Changes to the London View Management Framework proposed by Mayor of London Boris Johnson could scupper plans for high-rise buildings at Elephant & Castle, a Southwark Council committee heard this week.
In June Boris Johnson published draft planning guidance to protect significant views of London landmarks.
Among the new measures proposed in the document is an additional protected view from the bridge over the Serpentine in Hyde Park towards the Houses of Parliament and Westminster Abbey.
On Tuesday night Southwark's planning committee was told that this new protection could affect proposals for tall buildings as part of the regeneration of Elephant & Castle.
The council's head of design & conservation Michael Tsoukaris told councillors that the effect of the policy would be to cap the height of future developments at some locations around the Elephant & Castle northern roundabout at 65 metres.
Whilst developments which already have planning permission would not be affected by the policy change, the committee was told that some previously approved schemes such as the Oakmayne Plaza scheme at New Kent Road would potentially fall foul of the new restrictions.
Oakmayne Plaza, which (if it is finally built) will be up to 87.5 metres tall, would appear in between the towers of Westminster Abbey when seen from the designated viewing point on the Serpentine Bridge.
The Mayor's draft policy says: "Development in the background in Lambeth and Southwark should not undermine the relationship between the towers of the World Heritage Site through their height or prominence. New tall buildings in the background of the view must be subordinate to the World Heritage Site."
Even though Eileen House on Newington Causeway falls just outside the new protected viewing corridor, earlier this year Boris Johnson demanded that a proposed 43-storey tower designed by Allies and Morrison be reduced in height so that it was not visible above the treeline from the Serpentine Bridge.
Michael Tsoukaris told the committee that the Mayor's new Hyde Park policy would result in developments at Elephant & Castle being "reduced in height but intensified in density".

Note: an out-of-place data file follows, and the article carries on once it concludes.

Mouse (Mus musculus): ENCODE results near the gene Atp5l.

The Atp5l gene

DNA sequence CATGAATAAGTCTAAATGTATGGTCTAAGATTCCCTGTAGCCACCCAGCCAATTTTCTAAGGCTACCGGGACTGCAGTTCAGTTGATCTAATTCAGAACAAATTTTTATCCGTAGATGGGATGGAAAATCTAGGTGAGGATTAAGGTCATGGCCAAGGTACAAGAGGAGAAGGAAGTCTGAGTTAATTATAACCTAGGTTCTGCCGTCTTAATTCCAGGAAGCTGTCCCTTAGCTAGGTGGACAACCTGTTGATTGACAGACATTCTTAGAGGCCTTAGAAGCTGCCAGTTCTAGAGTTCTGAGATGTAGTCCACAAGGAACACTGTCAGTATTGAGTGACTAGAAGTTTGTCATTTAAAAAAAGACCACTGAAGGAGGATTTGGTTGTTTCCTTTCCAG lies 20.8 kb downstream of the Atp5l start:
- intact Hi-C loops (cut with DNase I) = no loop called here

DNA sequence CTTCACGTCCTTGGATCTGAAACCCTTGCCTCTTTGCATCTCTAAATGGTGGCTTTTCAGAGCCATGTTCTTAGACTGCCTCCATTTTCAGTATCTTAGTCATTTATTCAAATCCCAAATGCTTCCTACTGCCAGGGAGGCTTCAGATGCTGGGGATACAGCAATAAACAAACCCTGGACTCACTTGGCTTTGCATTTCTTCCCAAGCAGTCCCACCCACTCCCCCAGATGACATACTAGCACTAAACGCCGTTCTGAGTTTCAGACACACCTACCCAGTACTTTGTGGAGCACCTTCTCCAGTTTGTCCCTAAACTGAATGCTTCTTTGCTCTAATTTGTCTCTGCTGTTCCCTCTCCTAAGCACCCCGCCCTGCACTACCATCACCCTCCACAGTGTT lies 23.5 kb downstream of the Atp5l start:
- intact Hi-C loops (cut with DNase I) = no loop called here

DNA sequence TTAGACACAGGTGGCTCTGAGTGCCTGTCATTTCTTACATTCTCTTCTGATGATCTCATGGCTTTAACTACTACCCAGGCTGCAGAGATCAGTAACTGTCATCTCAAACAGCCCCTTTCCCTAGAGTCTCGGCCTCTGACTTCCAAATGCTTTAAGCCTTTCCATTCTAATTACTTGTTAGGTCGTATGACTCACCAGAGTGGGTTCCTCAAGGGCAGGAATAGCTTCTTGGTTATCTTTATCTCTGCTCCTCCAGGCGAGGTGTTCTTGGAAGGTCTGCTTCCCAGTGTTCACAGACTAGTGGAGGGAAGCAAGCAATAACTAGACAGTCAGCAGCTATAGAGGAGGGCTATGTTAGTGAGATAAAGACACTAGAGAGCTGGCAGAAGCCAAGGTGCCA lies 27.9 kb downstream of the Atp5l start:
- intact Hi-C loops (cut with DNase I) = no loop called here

"We will have to suffer the consequences in terms of the density at which people in Southwark will have to live to preserve what is a very minor incursion into the background view," said Cllr James Gurling, chair of the planning committee.
Council officers also highlighted the potential impact of the strengthened protection the Mayor is proposing for the view from St James's Park towards Duck Island and Horse Guards.
Southwark is currently preparing a new planning guidance document for the Borough & Bankside area which will designate Blackfriars Road as a suitable area for tall buildings.
Mr Tsoukaris warned that the Mayor's new St James's Park restrictions would be "inconsistent with decisions already taken by the secretary of state and this committee for tall buildings in the Borough & Bankside area".
"We don't want to go looking for a fight on these sorts of things," said Cllr James Gurling, calling on officers to strengthen the language of their official objection to City Hall's new document.
"It seems to me that English Heritage and Westminster Council have put pressure on their good friends elsewhere to find a different way round having failed via appeal on existing buildings.
"It may be fortuitous that it comes after planning inspectors have backed our decisions and I'm sure it's just a question of timing."
Veteran Conservative councillor Toby Eckersley disagreed: "We are in danger of falling into the trap of failing to protect two of the most beautiful views in London."
He added: "These are some of the most beautiful urban views in the world."
Although the deadline for councils to respond to the Mayor of London's LVMF consultation was 30 September, Southwark has sought leave from the Greater London Authority to submit its comments late.
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